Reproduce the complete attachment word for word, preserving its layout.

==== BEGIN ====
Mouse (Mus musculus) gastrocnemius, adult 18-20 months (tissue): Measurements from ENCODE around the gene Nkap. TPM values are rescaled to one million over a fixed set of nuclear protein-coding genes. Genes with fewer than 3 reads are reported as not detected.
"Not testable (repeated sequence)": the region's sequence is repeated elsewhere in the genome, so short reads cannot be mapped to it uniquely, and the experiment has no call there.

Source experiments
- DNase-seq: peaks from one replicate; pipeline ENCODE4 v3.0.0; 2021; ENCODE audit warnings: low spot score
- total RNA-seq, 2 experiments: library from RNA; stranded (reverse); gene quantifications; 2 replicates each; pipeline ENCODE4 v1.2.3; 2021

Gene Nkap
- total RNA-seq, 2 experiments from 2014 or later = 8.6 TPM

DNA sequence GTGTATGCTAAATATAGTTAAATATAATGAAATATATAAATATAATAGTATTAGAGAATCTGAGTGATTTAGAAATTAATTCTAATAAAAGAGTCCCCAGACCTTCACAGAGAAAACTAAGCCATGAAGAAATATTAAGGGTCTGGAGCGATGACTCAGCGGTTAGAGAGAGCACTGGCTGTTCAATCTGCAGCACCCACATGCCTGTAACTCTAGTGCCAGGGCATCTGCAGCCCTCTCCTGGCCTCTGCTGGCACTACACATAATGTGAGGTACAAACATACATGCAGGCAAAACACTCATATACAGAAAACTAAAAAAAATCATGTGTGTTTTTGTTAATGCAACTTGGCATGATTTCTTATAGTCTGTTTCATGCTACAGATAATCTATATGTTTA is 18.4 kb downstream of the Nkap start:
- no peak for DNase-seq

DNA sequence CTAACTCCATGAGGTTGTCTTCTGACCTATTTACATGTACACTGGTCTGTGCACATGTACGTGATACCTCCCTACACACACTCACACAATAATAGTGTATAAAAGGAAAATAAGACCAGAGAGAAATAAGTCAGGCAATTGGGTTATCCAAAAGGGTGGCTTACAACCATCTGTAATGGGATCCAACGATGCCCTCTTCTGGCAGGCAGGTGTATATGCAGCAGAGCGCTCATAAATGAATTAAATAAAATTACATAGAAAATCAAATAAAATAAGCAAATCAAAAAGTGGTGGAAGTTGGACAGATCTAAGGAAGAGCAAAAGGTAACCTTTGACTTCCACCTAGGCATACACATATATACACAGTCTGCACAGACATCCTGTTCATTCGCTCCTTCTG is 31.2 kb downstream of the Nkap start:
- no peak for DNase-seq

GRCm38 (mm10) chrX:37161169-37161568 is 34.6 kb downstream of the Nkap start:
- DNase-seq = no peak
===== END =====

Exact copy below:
Mouse (Mus musculus) gastrocnemius, adult 18-20 months (tissue): Measurements from ENCODE around the gene Nkap. TPM values are rescaled to one million over a fixed set of nuclear protein-coding genes. Genes with fewer than 3 reads are reported as not detected.
"Not testable (repeated sequence)": the region's sequence is repeated elsewhere in the genome, so short reads cannot be mapped to it uniquely, and the experiment has no call there.

Source experiments
- DNase-seq: peaks from one replicate; pipeline ENCODE4 v3.0.0; 2021; ENCODE audit warnings: low spot score
- total RNA-seq, 2 experiments: library from RNA; stranded (reverse); gene quantifications; 2 replicates each; pipeline ENCODE4 v1.2.3; 2021

Gene Nkap
- total RNA-seq, 2 experiments from 2014 or later = 8.6 TPM

DNA sequence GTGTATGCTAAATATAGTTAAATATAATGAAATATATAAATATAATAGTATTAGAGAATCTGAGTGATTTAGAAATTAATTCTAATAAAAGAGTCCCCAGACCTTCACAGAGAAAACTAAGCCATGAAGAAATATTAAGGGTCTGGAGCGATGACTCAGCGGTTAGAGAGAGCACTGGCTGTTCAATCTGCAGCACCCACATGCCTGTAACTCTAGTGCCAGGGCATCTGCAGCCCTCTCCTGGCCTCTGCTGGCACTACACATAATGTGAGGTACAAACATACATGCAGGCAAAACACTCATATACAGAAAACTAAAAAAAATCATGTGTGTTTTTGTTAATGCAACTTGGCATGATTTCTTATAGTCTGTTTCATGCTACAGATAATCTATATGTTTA is 18.4 kb downstream of the Nkap start:
- no peak for DNase-seq

DNA sequence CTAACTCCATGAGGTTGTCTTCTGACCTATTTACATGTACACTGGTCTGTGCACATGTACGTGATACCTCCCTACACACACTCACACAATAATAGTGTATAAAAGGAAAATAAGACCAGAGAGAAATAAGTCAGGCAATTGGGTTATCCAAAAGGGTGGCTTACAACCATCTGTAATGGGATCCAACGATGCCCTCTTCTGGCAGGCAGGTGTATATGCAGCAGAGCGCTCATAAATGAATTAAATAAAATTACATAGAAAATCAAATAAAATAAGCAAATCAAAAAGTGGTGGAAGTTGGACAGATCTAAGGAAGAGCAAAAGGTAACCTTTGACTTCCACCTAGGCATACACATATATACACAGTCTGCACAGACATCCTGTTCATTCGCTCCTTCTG is 31.2 kb downstream of the Nkap start:
- no peak for DNase-seq

GRCm38 (mm10) chrX:37161169-37161568 is 34.6 kb downstream of the Nkap start:
- DNase-seq = no peak